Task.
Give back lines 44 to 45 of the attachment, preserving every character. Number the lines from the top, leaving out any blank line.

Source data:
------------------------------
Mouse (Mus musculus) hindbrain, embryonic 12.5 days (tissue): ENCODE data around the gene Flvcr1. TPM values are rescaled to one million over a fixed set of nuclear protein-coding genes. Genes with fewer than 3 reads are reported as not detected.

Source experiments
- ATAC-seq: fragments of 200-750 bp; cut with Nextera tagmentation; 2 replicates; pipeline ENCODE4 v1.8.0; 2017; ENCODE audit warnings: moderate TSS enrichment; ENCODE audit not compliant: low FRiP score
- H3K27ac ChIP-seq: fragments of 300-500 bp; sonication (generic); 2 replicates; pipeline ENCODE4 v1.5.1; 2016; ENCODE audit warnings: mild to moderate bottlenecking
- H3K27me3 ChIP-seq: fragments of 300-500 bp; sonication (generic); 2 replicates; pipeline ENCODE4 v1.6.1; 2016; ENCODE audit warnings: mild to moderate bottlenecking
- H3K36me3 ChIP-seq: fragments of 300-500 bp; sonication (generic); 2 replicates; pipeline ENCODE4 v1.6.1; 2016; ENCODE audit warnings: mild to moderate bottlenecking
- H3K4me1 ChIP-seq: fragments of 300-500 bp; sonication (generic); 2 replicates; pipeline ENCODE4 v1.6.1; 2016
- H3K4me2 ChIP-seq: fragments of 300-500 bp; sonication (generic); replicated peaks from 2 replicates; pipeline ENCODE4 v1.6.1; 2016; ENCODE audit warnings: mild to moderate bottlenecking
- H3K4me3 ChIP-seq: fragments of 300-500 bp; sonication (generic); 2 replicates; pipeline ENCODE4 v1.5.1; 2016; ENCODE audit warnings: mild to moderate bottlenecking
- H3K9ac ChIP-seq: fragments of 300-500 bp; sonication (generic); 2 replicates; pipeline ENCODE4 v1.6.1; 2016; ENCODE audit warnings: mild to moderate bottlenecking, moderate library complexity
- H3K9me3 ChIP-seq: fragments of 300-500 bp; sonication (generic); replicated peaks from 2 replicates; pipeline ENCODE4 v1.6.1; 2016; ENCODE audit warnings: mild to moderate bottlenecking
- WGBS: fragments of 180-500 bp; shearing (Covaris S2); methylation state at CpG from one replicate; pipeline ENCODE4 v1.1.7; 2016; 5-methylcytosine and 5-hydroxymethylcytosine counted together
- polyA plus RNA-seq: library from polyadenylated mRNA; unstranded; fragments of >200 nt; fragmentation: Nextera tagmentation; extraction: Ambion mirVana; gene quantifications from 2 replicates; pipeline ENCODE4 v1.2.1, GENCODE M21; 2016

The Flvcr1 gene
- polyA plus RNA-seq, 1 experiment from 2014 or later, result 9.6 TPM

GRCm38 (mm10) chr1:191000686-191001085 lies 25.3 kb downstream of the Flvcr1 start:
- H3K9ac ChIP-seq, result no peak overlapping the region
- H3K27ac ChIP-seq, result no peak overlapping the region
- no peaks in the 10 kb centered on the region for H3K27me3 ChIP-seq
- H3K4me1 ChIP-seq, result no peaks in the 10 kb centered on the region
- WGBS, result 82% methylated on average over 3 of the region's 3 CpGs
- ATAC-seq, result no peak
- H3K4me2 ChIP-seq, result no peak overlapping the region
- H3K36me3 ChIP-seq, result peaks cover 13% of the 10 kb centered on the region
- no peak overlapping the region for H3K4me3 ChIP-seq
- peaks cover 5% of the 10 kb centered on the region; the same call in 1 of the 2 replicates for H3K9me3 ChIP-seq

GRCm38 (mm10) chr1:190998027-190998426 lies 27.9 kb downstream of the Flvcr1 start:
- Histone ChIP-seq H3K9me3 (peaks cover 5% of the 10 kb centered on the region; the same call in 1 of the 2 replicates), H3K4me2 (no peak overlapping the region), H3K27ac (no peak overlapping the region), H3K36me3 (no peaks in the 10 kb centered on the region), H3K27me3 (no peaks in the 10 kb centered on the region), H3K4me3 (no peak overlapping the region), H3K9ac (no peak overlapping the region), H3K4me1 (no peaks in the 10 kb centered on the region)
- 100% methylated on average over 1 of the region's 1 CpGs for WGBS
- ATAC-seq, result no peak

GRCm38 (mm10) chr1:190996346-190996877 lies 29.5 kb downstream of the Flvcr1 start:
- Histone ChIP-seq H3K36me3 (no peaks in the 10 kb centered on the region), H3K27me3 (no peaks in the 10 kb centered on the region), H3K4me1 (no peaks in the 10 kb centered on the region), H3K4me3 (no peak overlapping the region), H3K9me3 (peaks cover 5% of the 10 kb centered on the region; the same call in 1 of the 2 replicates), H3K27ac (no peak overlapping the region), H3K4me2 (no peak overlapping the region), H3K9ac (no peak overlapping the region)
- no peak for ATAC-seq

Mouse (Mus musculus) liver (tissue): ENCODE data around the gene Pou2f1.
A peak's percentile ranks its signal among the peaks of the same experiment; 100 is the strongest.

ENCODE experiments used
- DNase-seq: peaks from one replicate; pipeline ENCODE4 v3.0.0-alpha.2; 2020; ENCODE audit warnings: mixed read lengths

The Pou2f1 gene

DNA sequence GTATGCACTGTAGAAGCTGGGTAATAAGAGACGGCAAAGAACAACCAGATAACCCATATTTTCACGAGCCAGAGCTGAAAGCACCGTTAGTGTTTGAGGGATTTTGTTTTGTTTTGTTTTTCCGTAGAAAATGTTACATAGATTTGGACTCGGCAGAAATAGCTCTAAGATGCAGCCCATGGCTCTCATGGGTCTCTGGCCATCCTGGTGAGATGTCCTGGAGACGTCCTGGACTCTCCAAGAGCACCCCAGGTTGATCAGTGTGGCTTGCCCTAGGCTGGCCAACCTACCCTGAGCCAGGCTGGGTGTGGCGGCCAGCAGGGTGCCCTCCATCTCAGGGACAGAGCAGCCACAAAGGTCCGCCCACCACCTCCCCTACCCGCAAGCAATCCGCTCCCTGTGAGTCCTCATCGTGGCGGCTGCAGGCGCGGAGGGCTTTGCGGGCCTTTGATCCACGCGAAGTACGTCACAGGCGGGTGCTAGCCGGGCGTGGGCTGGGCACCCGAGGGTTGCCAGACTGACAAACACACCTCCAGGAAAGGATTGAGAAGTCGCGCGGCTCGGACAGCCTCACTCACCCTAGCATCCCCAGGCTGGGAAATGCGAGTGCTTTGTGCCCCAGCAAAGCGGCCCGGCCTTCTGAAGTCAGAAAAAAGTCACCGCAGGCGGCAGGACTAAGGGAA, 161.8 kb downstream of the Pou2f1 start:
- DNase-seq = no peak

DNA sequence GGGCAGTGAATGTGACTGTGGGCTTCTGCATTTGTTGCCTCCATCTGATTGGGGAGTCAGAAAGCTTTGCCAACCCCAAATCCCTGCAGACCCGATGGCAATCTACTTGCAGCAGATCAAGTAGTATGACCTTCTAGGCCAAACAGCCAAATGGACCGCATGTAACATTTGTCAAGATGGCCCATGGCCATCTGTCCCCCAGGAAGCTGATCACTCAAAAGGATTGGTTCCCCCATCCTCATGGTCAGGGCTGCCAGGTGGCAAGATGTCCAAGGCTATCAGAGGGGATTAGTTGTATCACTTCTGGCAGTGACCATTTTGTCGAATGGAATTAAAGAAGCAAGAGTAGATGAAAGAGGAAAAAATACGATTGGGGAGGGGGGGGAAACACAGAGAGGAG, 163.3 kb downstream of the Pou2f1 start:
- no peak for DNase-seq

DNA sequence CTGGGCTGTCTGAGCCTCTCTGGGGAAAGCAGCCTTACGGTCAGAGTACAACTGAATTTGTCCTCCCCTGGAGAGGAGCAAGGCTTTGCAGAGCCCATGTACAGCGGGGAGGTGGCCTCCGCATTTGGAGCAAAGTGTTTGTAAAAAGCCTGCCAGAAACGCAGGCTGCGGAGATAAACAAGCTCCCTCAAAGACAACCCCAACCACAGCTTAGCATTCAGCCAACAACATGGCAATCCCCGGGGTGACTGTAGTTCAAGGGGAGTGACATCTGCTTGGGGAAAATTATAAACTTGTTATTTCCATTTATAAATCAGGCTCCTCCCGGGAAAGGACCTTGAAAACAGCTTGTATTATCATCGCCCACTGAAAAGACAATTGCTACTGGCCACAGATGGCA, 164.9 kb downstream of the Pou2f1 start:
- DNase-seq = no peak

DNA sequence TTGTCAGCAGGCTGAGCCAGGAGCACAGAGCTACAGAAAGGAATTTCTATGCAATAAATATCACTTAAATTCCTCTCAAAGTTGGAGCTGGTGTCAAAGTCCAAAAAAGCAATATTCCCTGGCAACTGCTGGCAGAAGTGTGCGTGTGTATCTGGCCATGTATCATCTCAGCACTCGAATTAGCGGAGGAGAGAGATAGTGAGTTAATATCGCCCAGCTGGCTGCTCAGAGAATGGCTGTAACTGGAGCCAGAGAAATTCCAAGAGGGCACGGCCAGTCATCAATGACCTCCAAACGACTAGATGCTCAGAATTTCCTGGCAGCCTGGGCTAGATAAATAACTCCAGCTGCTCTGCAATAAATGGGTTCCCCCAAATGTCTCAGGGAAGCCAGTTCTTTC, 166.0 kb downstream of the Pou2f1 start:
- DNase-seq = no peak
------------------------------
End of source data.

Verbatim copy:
- DNase-seq = no peak

DNA sequence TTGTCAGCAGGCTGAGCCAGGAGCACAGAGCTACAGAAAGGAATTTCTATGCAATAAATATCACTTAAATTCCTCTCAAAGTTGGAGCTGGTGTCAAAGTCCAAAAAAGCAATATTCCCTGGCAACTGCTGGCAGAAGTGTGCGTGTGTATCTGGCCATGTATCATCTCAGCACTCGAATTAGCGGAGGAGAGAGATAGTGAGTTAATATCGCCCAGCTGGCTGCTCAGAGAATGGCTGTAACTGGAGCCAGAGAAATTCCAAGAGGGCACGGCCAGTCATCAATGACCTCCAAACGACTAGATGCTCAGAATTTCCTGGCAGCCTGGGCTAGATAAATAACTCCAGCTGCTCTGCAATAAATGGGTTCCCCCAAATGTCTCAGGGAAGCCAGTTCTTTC, 166.0 kb downstream of the Pou2f1 start: